Quarterback Russell Wilson couldn’t have been more generous to San Francisco’s defense this week. Great defense, he said. Great players. Great speed.
All true, and Wilson has given similar praise to most of Seattle’s opponents this season. But this week just seemed a little … different. A little more direct.
When talking about San Francisco’s two Pro Bowl inside linebackers, NaVorro Bowman and Patrick Willis, Wilson clearly laid out the challenge they present.
“I don’t think you can get any faster,” he said. “They can chase me down like that. I can run pretty good, but they can run extremely fast and make a lot of plays.”
- Students seeking sugar daddies for tuition, rent
- Seattle-based seafood company shuts down
- UW receiver Isaiah Renfro opens up about depression, announces he's leaving team
- What's the top spelling 'mistake' in Washington state? The answer could make you sick
- So the NRA sends a questionnaire to a Seattle state senator ...
Most Read Stories
In a game full of juicy story lines and individual on-field matchups, Wilson vs. the two-headed monster of Bowman and Willis should be one of the best. And most important.
In Seattle’s 19-17 loss in San Francisco, the 49ers had Bowman and Willis keep close watch on Wilson. Both took turns spying on him, meaning they stayed near the line of scrimmage and kept their eyes on him in case he took off running.
Wilson had just one carry in the game, a season low. But it was more than that. He didn’t have much success moving around behind the line of scrimmage like he normally does. The 49ers suffocated him.
“The thing with Russell is a lot of his plays are rollouts or keeping plays alive behind the line of scrimmage,” said former NFL scout John Middlekauff, who is now a radio host in the Bay Area. “The 49ers can spy with Willis and Bowman, and those guys can run with him. They have unique chess pieces to put on Russell.”
On Seattle’s opening drive in San Francisco, Wilson left the pocket and rolled to his right. Bowman was spying Wilson and took off after him from the middle of the field. He closed so fast that it looked like he caught Wilson off guard, and Bowman forced a fumble.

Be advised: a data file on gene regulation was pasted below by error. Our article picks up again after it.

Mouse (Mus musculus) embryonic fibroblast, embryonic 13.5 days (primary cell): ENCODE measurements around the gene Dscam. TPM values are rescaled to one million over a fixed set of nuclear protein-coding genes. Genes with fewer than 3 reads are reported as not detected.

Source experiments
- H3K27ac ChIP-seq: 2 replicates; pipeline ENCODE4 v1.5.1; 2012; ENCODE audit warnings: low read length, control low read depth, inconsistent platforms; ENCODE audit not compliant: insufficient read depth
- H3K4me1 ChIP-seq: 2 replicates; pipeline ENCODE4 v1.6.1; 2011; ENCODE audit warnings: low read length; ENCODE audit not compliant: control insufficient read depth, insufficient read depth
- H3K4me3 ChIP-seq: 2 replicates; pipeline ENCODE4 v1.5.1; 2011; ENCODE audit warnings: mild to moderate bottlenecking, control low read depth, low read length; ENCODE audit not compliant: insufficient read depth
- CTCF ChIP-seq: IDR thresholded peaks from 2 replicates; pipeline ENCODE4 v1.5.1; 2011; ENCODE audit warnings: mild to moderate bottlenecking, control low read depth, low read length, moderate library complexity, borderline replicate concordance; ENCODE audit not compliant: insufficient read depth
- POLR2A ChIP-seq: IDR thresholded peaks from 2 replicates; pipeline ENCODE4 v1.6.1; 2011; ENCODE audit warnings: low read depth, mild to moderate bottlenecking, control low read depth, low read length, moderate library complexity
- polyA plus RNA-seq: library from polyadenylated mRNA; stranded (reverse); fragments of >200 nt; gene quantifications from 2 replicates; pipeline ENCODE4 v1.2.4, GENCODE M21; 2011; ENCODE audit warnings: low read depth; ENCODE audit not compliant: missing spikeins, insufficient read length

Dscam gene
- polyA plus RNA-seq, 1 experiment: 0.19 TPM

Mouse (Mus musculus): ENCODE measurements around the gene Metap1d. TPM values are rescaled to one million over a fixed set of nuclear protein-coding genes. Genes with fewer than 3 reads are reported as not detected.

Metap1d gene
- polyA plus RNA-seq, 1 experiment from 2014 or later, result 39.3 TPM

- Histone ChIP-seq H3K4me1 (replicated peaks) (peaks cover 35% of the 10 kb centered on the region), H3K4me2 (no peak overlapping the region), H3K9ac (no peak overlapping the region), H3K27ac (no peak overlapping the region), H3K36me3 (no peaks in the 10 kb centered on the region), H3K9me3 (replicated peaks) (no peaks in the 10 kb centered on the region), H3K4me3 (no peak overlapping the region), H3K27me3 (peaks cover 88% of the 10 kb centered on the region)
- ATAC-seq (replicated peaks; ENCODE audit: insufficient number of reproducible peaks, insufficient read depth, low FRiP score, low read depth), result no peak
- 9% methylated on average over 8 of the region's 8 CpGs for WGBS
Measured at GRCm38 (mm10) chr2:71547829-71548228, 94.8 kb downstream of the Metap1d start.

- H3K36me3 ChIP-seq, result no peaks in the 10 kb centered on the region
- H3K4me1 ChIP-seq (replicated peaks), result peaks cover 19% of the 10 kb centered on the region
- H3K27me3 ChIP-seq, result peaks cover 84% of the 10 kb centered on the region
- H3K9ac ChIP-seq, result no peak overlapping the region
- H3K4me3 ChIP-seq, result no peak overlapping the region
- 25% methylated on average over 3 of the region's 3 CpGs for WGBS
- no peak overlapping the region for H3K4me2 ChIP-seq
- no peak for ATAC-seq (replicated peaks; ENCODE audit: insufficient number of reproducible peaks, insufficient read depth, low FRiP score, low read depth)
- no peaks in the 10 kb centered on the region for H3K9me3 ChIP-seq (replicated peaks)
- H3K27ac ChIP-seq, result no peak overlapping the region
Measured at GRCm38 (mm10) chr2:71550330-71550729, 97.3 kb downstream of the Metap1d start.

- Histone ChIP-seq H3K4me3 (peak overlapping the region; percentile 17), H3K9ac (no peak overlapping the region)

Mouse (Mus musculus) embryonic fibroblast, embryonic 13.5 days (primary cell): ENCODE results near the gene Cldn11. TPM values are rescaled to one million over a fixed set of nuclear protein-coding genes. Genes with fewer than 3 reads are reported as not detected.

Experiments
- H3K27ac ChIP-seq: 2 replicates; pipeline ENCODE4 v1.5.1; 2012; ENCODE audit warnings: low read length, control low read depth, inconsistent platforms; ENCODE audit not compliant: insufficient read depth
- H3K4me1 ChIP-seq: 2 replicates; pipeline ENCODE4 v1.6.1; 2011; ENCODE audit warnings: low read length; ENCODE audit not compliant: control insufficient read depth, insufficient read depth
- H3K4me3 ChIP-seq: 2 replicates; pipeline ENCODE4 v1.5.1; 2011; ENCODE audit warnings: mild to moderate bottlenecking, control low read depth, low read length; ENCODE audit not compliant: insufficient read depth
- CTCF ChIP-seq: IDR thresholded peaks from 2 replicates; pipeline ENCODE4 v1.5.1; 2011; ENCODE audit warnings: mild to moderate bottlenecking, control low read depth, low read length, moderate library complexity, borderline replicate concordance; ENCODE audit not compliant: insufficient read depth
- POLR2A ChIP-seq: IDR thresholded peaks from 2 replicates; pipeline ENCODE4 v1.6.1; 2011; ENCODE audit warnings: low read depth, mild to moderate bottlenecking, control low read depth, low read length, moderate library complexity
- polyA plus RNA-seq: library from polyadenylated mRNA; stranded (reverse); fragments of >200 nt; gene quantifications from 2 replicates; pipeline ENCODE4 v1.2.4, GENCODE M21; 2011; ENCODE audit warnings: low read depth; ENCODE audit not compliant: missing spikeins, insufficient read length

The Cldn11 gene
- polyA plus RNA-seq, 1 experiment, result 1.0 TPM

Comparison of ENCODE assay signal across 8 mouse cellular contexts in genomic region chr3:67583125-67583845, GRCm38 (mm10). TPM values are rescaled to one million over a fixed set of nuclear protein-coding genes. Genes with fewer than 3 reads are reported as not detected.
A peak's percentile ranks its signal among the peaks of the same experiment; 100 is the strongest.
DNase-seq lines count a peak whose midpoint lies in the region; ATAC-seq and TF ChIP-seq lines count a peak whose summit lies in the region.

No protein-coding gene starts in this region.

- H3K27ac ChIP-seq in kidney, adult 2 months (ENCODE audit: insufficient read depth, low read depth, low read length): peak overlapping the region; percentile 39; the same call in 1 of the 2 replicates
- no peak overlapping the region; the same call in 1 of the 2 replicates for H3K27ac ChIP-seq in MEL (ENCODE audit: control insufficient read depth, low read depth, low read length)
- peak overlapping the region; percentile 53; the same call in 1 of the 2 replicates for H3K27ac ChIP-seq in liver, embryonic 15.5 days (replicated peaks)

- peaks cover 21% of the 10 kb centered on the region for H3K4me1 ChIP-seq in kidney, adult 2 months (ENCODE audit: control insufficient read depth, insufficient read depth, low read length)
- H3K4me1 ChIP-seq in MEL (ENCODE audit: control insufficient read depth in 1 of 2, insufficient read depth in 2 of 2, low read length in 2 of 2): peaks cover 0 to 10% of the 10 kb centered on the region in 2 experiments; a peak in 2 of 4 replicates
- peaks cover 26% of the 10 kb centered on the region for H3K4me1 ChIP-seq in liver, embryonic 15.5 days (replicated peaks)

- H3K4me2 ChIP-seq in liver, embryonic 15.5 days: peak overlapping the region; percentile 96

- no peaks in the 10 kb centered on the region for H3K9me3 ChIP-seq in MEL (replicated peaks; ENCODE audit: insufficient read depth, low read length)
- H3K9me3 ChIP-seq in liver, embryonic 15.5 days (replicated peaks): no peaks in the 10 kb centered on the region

“They usually have a spy on me, always having someone watching me,” Wilson said. “And they’re very athletic. They can make a lot of plays. Just being aware of where they are and what they’re doing.”
Wilson said “95 percent” of teams use a spy to defend him. But as Wilson pointed out, “most teams aren’t as athletic as their linebackers.”
The 49ers’ outside linebackers, Aldon Smith and Ahmad Brooks, are above-average pass-rushers. They, too, are fast enough to chase Wilson on the edge when he rolls out or starts to improvise.
Wilson will have to find a way to counter that, either with his arm or legs. This game is so evenly matched that it could come down to one or two plays (think something similar to Frank Gore’s 51-yard run in the fourth quarter that gave the 49ers the win in San Francisco).
“At the end of the day, you have to trust what you see,” Wilson said. “When you’re playing the quarterback position, things happen so fast, especially when you’re playing a good defense like the 49ers. You drop back, you hit your fifth step and you make a decision. It’s either yes or no. You make that decision and you trust it.”
Jayson Jenks: 206-464-8277 or firstname.lastname@example.org